Congress extends martial law in Mindanao to end of 2019

MANILA, Philippines (UPDATED) – The 17th Congress on Wednesday, December 12, approved the request of President Rodrigo Duterte to extend martial law in Mindanao for another year, or until the end of 2019.

Voting 235-28-1, the Senate and the House of Representatives also extended to December 31, 2019, the suspension of the privilege of the writ of habeas corpus in the region, which would allow the government to arrest persons of interest without a warrant. (WATCH: LIVE: Congress joint session on martial law extension in Mindanao for 2019)

With the approved request, Mindanao would be under martial law for a total of over two and a half years, or from May 23, 2017, to December 31, 2019 – nearly half of Duterte's term.

In the House, 223 voted for the extension, 23 voted no, and there were no abstentions.

Twelve senators voted to extend martial law, 5 voted no, while one abstained.

Those who voted yes in the Senate are Senate President Vicente Sotto III, Senate Majority Leader Juan Miguel Zubiri, and Senators Gregorio Honasan II. Panfilo Lacson, Richard Gordon, Cynthia Villar, Grace Poe, Koko Pimentel, JV Ejercito, Sonny Angara, Sherwin Gatchalian, and Manny Pacquiao Pacquiao.

Senators who voted no are Paolo Benigno “Bam” Aquino IV, Franklin Drilon, Francis Escudero, Risa Hontiveros, and Francis Pangilinan; while Senate President Pro Tempore Ralph Recto abstained.

Sotto said senators who "did not take part" in the voting because of various reasons were Senators Nancy Binay, Leila de Lima, Loren Legarda Antonio Trillanes IV, and Joel Villanueva. 

He said Binay and Villanueva had to leave before the voting began, Trillanes was in Europe for a speaking engagement, while Legarda was "indisposed." De Lima is in jail.

Prior to the vote, House Majority Leader Andaya said the House believes the assessment of security officials presented to lawmakers indubitably shows a continuing rebellion in Mindanao.”

Andaya added that the House believes a "further extension of martial law and the suspension of the writ of habeas corpus will enable the AFP, PNP, and all other law enforcement agencies to finally put an end to the rebellion, ”keep it from escalating to other parts of the country, and prevent a catastrophe similar to what happened in Marawi City.”

The green light from Congress is not surprising as Duterte enjoys overwhelming support from a majority of district and party-list representatives. Speaker Gloria Macapagal Arroyo and Senate President Vicente Sotto III are both allies of Duterte.

This is the 3rd extension granted to the President, who had declared martial rule in the southern island after government troops clashed with homegrown terrorists in Marawi City on May 23, 2017, sparking a months-long clash that left the city in ruins. (WATCH: Marawi in 360: Inside the War Zone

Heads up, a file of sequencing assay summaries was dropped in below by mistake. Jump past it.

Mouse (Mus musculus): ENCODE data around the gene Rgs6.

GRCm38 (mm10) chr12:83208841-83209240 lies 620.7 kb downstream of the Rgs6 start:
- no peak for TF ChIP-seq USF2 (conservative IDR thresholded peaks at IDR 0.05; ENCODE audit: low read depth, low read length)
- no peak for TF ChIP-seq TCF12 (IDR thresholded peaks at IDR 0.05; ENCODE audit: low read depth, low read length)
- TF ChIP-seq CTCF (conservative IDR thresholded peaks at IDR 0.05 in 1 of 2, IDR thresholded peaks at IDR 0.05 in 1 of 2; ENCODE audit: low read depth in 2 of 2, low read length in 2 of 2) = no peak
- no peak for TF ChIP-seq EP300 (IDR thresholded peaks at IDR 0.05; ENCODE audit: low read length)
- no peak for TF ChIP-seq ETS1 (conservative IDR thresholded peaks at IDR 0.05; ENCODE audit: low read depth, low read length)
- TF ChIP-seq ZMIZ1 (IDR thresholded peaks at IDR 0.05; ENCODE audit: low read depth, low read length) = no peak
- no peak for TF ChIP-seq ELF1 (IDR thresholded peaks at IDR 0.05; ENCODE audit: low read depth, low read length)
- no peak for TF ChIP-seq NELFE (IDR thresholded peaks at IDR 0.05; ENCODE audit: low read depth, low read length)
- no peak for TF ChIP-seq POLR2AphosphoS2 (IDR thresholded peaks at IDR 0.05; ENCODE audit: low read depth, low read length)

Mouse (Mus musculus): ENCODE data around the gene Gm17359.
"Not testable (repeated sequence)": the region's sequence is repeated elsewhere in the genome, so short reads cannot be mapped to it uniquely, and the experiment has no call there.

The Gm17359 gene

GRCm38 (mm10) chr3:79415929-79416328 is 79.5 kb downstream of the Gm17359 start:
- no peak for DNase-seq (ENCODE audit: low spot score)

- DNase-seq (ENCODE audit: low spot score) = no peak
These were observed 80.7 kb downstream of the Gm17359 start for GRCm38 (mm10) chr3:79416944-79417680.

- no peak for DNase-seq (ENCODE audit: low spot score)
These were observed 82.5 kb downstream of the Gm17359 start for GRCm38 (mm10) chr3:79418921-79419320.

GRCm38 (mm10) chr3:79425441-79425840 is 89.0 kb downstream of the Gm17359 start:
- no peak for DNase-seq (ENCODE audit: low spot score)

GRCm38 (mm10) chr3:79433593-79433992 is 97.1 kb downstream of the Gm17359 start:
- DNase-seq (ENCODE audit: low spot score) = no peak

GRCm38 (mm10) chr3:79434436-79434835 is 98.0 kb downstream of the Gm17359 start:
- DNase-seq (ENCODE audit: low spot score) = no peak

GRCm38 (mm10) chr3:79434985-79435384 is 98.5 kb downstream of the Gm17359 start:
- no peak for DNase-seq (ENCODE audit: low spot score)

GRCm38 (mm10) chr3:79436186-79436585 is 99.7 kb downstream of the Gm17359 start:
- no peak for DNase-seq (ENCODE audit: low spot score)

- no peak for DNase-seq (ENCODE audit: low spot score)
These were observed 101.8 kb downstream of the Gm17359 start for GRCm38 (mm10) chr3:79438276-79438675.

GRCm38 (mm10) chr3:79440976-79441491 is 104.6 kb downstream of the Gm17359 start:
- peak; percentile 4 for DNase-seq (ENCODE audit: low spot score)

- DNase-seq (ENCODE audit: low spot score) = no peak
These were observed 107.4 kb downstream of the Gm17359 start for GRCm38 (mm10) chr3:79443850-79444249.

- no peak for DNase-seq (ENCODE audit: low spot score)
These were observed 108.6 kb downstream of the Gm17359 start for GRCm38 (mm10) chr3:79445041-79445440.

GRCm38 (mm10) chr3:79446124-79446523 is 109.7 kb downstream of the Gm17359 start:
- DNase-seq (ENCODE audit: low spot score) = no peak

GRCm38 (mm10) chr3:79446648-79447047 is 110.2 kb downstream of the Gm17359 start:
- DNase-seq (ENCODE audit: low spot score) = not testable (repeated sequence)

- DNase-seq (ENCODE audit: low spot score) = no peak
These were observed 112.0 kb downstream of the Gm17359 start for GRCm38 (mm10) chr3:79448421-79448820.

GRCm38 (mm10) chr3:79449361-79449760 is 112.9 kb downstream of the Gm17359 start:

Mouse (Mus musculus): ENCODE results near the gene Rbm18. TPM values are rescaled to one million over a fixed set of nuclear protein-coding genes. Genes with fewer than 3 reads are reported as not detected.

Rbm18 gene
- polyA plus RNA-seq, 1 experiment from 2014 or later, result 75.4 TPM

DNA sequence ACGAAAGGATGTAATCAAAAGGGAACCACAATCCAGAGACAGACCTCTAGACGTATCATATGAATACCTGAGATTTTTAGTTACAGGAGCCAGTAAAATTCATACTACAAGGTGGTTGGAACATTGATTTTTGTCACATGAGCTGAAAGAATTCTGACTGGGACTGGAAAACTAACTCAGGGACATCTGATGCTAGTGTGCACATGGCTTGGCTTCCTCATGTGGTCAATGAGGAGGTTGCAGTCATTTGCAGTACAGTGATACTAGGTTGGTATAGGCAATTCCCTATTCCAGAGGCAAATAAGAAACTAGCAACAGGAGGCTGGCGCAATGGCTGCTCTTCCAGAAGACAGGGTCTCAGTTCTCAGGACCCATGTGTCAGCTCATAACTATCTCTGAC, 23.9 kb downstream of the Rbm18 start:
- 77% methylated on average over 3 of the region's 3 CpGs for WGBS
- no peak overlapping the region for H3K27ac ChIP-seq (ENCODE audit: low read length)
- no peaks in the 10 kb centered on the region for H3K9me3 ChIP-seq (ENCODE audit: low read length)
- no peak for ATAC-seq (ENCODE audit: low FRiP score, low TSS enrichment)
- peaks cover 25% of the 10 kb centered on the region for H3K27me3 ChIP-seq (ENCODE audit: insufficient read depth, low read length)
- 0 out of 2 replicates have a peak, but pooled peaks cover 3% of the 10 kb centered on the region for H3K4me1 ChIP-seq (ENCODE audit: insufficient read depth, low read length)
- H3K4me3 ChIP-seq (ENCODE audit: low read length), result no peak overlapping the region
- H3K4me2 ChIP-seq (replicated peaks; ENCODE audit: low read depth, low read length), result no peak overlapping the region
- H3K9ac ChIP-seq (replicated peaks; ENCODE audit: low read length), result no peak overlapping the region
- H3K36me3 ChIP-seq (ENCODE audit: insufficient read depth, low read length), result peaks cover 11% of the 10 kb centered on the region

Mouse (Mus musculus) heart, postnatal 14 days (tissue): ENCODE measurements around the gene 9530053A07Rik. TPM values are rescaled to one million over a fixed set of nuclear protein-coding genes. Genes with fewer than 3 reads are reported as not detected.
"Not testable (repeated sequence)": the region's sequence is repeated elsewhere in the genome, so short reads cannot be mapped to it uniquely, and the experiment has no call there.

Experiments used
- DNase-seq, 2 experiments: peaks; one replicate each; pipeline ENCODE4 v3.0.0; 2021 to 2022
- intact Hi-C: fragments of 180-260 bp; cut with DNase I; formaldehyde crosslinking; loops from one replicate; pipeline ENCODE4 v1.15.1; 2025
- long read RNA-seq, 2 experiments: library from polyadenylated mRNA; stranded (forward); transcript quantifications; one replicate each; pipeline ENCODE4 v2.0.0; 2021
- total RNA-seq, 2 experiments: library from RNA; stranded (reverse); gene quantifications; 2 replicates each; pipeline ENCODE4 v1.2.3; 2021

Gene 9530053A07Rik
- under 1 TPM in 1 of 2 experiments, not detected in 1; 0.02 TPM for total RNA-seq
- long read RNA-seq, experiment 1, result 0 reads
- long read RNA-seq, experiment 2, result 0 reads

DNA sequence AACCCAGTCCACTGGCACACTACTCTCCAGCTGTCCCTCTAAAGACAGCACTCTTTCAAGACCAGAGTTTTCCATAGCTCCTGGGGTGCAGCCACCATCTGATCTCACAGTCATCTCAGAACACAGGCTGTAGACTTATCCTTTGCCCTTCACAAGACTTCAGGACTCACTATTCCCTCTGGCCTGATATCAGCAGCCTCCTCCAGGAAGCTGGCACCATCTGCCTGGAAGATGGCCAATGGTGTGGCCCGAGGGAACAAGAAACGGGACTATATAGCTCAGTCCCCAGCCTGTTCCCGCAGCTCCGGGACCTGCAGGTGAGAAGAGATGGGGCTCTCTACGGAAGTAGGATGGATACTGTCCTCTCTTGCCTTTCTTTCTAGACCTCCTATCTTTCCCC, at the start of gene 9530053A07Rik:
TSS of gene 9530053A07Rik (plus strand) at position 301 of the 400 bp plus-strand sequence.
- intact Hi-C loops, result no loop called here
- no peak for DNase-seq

On July 18, 2017, just before his proclamation expired, Duterte requested an extension, which Congress granted until December 31, 2017. 

The President then declared Marawi liberated from terrorists in October 2017. Yet on December 8, 2017, he again requested a one-year extension until December 31, 2018. Congress granted it. 

In justifying his request for a third extension of martial law in Mindanao, Duterte said that despite the gains, “rebellion still persists in Mindanao and that the public safety requires the continuation of martial law in the whole of Mindanao.”

He cited the New People’s Army, terrorist groups such as the Abu Sayyaf Group, the Bangsamoro Islamic Freedom Fighters, Daulah Islamiyah (DI), and other terrorists “which seek to promote global rebellion.”

Duterte said a further extension “will enable the AFP (Armed Forces of the Philippines), the PNP (Philippine National Police), and all other law enforcement agencies to finally put an end to the ongoing rebellion in Mindanao and continue to prevent the same from escalating in other parts of the country.”

Some Mindanaoan governors and mayors previously backed the recommendation of the AFP and PNP for a third martial law extension, especially in light of the plebiscite in January 2019 and the May elections.

Marawi civic leader Samira Gutoc Tomawis and the Movement Against Tyranny-Northern Mindanao are against it, citing the human rights violations that persist under the Mindanao martial law. – With Camille Elemia/Rappler.com

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Mara Cepeda

Mara Cepeda writes about politics and women’s rights for Rappler. She covers the House of Representatives and the Office of the Vice President. Got tips? Send her an email at mara.cepeda@rappler.com or shoot her a tweet @maracepeda.

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